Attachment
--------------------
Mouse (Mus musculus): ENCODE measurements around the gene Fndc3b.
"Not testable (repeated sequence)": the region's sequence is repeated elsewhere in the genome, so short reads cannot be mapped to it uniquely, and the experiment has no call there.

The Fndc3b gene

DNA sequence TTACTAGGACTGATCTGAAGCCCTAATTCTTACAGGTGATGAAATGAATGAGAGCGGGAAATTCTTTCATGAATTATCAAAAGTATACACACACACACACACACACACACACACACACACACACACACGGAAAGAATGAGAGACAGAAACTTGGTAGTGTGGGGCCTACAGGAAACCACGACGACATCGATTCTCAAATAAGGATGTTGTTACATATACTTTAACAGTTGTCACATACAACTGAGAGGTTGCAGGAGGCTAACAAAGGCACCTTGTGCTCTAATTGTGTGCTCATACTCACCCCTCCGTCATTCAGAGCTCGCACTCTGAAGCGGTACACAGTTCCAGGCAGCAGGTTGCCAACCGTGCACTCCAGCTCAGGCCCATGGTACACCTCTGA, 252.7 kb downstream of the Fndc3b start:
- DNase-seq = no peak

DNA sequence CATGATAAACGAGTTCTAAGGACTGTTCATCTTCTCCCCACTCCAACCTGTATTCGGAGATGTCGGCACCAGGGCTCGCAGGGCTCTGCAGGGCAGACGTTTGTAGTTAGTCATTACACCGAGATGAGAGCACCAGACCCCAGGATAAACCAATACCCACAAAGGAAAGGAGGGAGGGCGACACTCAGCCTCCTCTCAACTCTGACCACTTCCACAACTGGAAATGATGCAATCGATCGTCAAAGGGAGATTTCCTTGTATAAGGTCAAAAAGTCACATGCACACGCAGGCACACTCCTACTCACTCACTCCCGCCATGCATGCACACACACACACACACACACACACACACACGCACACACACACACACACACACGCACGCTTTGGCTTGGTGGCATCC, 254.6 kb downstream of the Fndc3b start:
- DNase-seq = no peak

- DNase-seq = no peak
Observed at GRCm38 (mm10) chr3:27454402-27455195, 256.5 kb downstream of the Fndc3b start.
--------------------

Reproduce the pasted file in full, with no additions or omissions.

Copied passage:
Mouse (Mus musculus): ENCODE measurements around the gene Fndc3b.
"Not testable (repeated sequence)": the region's sequence is repeated elsewhere in the genome, so short reads cannot be mapped to it uniquely, and the experiment has no call there.

The Fndc3b gene

DNA sequence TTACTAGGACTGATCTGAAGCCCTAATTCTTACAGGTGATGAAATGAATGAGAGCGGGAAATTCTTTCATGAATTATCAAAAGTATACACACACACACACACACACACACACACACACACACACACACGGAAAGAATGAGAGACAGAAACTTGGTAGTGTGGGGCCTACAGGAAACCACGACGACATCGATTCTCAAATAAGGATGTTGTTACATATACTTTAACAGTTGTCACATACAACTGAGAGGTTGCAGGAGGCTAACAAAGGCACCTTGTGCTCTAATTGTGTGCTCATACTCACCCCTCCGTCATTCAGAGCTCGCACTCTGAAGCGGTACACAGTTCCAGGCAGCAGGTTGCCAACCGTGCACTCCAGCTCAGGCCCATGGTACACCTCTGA, 252.7 kb downstream of the Fndc3b start:
- DNase-seq = no peak

DNA sequence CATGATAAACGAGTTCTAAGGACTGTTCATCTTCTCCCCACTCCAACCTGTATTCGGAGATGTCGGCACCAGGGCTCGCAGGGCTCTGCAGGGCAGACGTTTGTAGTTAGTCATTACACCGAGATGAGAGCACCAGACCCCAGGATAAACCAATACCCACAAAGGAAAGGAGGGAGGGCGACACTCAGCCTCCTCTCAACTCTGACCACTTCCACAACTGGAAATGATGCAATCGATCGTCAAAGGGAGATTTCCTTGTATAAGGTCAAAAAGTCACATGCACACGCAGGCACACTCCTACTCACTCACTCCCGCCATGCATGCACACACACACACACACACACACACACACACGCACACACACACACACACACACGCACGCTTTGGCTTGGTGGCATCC, 254.6 kb downstream of the Fndc3b start:
- DNase-seq = no peak

- DNase-seq = no peak
Observed at GRCm38 (mm10) chr3:27454402-27455195, 256.5 kb downstream of the Fndc3b start.